In two previous papers I have expounded on some aspects of Smith’s account of perception. Glenney (2011) provides analysis of some of the sensory mechanisms involved in Smith’s account of perception. The spatial senses of vision and audition employ an innate mechanism of “suggestion” that attributes externality to the objects of sight and sound by way of instinctively simulating the associated feelings of tactile resistance that automatically suggest the externality of objects. Without associations of resistance, sight and sound are non-spatial and, as in Smith’s initial assessment of Cheselden’s once-blind patient, colors (and sounds) are felt in the eye (or ear) (ES 65). The remaining senses of smell, taste, and felt temperature, even when associated with feelings of resistance, remain proto-spatial at best, “some vague idea or preconception of the existence of that body; of the thing to which it directs, though not the precise shape and magnitude of that thing” (ES 79; See also ES 85). Hence, non-spatial senses never engage the “suggestion” mechanism for external attributions, but rather derive external “anticipations” from a mechanism that Smith calls “preconception.” Thus, two distinct inborn mechanisms guide two different external associations. But Smith provides little further detail regarding how these innate mechanisms actually work, alluding only to an “ascription by our imagination” (ES 54); later, in TMS, he writes of a “transporting by the imagination” (TMS III.iii.2) in his discussion of perception as analogy to moral judgment.

A second paper on ES extends the possibility that these innate mechanisms of external attribution and anticipation are the work of a mechanism of “sympathy,” paralleling Smith’s account of the moral assessments made of the behavior of others (Glenney, 2014). A perceiver first attributes a sight, sound, smell, taste or felt temperature to a particular object, projects him or herself into proximity with that object, and approximates the associated feelings that would be felt were the object made present, leading to an evaluative judgment as to the health or harm such proximity would generate for the body based on comparing a similarity or difference of their immediate feelings and approximated feelings. While the epistemic reliability of these perceptual judgments by sympathy is marked by concerns similar to those expressed by Smith regarding moral judgments in TMS, a kind of “impartial spectator” provides analogical support for their reliability. Hence, it is likely that perception and morality rely on a similar mechanism of sympathy for Smith. An account of perception, however, requires more than the structural and epistemic theories outlined in these two papers.

The focus of this paper covers perhaps the most important of Smith’s considerations on perception, his discussion of its qualia or the character of sensory experience. Qualia are usually characterized by very simple features: the qualia of a tomato are its appearance as red and round, its softness when squeezed, and its garden patch smell and tangy taste. These sensations help compose what it is like to experience a tomato with our different senses. Crucially, qualia distinguish a tomato sensory experience from a thought about a tomato, adding vivacious feelings to our tomato representations. Qualia reflect, in many ways, the unique nature of perception; to study qualia is to study what it is that makes perception distinctive. Today, the study of qualia is informed primarily by consideration of the representational content that determines the experiential character of qualia. For example, the red and round character of a tomato experience is determined by round and red tomato representations rather than, say round and red rubber ball representations. In this paper, consideration of representational content will provide an instructive model for studying Smith’s own discussion of sensory experience.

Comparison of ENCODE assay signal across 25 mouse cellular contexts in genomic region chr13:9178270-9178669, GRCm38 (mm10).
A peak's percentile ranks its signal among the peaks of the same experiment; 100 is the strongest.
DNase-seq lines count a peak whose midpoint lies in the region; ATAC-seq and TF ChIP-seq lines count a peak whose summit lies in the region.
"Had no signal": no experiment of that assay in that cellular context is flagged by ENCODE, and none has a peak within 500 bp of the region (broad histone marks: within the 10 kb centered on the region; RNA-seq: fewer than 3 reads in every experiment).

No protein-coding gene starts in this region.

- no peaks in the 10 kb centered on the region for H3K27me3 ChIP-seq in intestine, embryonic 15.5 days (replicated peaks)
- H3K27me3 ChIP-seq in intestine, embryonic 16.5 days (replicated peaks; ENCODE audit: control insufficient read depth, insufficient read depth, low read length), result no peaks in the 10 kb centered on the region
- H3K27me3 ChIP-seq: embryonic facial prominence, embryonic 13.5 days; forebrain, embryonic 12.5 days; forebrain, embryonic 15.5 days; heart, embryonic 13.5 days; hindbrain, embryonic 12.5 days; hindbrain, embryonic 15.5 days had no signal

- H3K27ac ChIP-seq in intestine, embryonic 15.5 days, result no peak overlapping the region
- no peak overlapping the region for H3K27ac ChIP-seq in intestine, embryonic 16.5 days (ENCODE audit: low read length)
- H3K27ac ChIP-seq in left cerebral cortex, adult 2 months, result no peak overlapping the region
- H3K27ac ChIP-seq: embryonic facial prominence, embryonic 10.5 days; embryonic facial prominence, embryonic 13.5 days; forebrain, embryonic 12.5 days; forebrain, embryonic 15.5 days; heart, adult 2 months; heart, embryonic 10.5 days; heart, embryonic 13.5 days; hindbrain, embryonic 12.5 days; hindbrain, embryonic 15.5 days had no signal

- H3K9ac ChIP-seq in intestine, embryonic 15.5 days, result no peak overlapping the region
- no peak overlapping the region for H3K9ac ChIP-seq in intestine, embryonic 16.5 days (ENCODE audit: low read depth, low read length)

Smith’s own study of qualia in ES is focused on two kinds of sensory experience: the feeling of resistance in tactile experience and the feeling of “presence” or externality of objects in non-tactile experience:

  • Tactile Resistance: the feeling of an object’s pressure on one’s body, from which follows a “distinct sense and feeling of its Externality, or of its entire independency upon the organ which perceives it, or by which we perceive it” (ES 18).
  • Tactile Empathy: the feeling of seeing, hearing, or smelling an object with attention to the object’s tactile resistance and the pain or pleasure that it might engender, which “instinctively suggest to us some conception of the solid and resisting substances which excite their respective sensations” (ES 75).

While the qualia of both tactile resistance and tactile empathy represent objects as external, the former do so directly, the latter indirectly. Smith’s account of how visual, auditory, and olfactory qualia indirectly generate feelings of tactile qualia of resistance is a most important contribution to the study of perception, and becomes the particular focus here.

While this is a reconstruction of Smith’s discussion of perception by sympathy, it is one that Smith may have made more explicit had the focus of his philosophical inquiries turned to the topic of perception. Smith’s would-be proposal based on sympathy is, furthermore, unique to philosophical accounts of perception both historical and contemporary. Lastly, as documented in the previous work on ES discussed above, the cognitive sciences provide empirical support for such an account. Thus, though preliminary descriptions of ES judged it to be a mere “essai” that was “no more than competent,” closer inspection may reveal a startlingly innovative theory of some importance.